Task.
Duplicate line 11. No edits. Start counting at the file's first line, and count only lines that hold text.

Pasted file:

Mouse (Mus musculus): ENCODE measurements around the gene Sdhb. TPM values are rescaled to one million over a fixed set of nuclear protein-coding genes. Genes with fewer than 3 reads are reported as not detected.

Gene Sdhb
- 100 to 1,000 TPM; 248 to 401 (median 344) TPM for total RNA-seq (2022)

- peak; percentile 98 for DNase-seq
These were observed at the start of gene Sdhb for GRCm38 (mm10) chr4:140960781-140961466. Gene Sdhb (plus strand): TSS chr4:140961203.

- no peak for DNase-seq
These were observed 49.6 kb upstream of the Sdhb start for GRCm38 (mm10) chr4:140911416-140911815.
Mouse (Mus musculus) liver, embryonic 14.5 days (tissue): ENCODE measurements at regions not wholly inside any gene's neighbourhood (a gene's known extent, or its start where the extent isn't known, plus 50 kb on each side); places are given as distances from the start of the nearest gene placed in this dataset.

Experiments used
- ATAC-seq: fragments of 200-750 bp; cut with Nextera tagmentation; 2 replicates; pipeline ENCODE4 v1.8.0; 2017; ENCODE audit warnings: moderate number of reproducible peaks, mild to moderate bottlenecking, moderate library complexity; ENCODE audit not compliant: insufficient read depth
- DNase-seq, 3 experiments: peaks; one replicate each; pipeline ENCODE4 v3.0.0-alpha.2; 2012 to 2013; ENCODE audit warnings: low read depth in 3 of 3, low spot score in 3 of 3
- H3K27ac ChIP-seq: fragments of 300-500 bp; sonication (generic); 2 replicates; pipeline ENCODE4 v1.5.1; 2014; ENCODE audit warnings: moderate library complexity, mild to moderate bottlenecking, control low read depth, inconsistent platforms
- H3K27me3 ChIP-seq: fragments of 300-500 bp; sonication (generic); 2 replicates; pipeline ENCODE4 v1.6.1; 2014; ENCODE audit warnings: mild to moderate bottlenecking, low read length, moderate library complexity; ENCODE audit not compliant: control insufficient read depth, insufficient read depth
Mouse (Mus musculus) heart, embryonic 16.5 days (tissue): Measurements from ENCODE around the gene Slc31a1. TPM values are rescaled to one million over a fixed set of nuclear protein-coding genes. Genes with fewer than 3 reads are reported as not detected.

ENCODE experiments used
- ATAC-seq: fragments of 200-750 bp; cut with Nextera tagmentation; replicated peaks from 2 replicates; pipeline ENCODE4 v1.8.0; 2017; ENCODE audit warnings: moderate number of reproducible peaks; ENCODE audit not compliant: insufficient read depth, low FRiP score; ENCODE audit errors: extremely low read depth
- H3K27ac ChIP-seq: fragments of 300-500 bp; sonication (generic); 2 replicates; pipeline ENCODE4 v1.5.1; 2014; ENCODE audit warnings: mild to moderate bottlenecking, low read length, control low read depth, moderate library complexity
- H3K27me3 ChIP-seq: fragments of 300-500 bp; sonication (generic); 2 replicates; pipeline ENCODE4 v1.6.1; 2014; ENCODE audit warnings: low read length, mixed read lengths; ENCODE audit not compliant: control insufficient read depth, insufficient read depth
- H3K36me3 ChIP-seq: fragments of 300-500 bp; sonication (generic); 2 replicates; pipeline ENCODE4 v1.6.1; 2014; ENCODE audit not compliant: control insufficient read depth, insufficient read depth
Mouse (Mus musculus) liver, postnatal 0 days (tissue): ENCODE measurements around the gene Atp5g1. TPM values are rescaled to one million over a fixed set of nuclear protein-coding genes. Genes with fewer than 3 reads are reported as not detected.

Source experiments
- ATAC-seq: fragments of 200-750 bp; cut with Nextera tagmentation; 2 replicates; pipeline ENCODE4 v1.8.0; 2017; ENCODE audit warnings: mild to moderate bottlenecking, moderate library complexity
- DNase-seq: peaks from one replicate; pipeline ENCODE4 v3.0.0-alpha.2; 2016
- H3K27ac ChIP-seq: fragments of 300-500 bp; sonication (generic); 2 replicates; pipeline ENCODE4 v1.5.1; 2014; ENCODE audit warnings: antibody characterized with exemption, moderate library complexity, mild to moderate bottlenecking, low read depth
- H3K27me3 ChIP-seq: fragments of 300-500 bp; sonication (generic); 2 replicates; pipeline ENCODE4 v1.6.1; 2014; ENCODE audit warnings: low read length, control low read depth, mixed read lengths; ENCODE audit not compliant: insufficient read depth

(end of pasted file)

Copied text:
- DNase-seq, 3 experiments: peaks; one replicate each; pipeline ENCODE4 v3.0.0-alpha.2; 2012 to 2013; ENCODE audit warnings: low read depth in 3 of 3, low spot score in 3 of 3